gives me an easy way to implement one area of focus per month in my own studies,
demonstrates the methods and beauty of family book discussions,
has greatly increased how much I get out of the books that I read, because it gives me much to think about for each book and this really increases my retention of information,
has helped me learn how to more effectively lead book discussions with my own kids,
has piqued my kids' interest, too; they have enjoyed listening in on several of the discussion audios, leading to meaningful conversations in my own home and inspiring my kids to tackle some of these classics themselves.
This program typically costs $25/month, but is currently on-sale for $10 for the first month and $15 per month afterwards. The DeMilles are also open to negotiating the price with people who are financially unable to pay the regular price.
I've made sure to include math in my own studies because I think math is important, and because I want to inspire my kids to pursue their own math studies as well. Although my formal education as an engineer included a lot of higher math, my math skills have gotten quite rusty over the 8+ years that I've been a stay-at-home-mom. Calculators and computers have also gotten me out of practice in doing mental math for everyday tasks.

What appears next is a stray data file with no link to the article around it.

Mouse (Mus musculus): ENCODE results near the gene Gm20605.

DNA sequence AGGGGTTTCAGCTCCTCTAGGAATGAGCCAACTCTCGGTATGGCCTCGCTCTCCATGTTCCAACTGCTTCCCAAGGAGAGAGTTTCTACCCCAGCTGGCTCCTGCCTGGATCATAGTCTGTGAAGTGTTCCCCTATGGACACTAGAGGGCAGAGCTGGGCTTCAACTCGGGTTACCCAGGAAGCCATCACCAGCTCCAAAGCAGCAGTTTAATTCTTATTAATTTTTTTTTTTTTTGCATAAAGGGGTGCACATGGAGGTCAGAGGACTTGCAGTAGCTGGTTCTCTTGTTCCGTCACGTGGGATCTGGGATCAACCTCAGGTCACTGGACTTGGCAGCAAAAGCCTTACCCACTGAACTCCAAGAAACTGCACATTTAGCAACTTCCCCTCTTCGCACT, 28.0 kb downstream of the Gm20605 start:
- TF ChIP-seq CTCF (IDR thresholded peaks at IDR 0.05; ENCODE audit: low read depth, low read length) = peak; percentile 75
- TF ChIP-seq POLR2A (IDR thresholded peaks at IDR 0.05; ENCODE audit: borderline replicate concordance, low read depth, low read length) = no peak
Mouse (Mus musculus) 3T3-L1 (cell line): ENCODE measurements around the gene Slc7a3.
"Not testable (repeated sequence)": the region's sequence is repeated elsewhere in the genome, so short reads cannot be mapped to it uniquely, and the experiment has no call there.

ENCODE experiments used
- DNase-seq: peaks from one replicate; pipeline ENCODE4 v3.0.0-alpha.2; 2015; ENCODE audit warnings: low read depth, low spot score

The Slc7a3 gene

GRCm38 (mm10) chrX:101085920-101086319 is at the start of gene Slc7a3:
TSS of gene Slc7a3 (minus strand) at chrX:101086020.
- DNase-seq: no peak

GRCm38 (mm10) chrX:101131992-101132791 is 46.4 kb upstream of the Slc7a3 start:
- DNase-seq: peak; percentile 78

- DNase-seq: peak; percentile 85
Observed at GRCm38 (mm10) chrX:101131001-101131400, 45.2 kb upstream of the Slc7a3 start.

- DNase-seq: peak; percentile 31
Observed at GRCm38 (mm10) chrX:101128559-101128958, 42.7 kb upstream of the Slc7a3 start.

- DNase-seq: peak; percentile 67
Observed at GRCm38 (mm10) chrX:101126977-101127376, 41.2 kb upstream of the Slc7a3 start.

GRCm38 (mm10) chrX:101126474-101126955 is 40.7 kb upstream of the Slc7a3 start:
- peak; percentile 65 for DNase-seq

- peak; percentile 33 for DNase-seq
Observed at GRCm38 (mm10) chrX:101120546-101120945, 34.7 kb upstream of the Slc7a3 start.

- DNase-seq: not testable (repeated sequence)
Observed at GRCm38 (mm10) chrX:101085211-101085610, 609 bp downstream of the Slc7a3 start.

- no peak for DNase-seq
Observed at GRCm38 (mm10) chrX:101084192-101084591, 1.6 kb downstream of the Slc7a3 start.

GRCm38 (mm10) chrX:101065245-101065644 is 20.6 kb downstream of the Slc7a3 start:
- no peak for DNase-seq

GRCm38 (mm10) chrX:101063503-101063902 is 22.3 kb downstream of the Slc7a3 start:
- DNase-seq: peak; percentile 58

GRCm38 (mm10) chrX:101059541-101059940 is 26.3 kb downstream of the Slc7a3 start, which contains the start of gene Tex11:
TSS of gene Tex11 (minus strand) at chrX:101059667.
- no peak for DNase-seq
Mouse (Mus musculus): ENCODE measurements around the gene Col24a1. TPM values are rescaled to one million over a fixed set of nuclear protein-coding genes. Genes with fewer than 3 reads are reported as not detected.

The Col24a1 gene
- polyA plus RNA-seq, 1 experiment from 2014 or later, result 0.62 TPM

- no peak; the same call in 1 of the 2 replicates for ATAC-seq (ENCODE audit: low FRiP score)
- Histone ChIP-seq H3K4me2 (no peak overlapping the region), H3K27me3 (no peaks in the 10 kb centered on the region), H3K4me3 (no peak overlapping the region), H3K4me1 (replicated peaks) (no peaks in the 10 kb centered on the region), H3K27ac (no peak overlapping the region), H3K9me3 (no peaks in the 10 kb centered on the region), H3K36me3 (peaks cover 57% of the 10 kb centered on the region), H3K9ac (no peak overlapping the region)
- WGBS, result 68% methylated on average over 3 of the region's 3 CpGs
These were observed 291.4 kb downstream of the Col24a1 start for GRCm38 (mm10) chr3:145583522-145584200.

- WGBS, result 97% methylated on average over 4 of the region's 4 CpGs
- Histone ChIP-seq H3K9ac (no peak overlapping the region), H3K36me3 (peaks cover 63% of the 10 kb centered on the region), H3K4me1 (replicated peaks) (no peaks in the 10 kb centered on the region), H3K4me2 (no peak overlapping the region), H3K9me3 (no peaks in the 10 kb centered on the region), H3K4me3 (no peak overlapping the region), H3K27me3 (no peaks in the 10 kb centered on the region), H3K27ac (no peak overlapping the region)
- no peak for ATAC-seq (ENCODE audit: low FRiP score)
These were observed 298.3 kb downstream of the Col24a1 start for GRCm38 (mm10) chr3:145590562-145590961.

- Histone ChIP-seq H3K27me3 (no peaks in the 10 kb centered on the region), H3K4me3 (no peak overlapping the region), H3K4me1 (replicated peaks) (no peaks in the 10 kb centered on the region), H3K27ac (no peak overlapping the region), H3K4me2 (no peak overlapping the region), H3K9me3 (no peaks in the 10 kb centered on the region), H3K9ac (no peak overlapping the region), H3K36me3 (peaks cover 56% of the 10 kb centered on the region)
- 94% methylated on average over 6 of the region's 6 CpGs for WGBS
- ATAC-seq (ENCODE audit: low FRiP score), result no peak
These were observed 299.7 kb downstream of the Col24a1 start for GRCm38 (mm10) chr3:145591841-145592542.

In making math a regular part of my own education, I've found the following to be helpful:
Life of Fred math books - I have enjoyed these quirky books much more than other math books I've tried. I decided I needed to go back-to-basics to refresh my math skills, so I've started with the middle school math books; so far I've worked through the 3 Intermediate math books as well as the Fractions and Decimals books. Pre-Algebra is up next!
Math literature and chapter books - Reading math-related books has helped increase my appreciation of math. Thus far, my favorites have been Asimov's On Numbers, Flatland by Abbott, Archimedes and the Door of Science by Bendick, and The Rithmatist by Sanderson.
Accountability partner - A friend of mine, who also wanted to include math in her own studies, agreed to be my "accountability partner" for our math endeavors. We work through the same math chapters/exercises each week and encourage each other along the way. This has been a great motivator for me in making sure I work on math regularly.
Making music brings me joy, and I hope to provide fertile ground for my kids to enjoy making music, too. One of my own long-term goals is learning to play the piano. I don't feel like I have the time or money to invest in taking piano lessons, but that is not stopping me from learning how to play.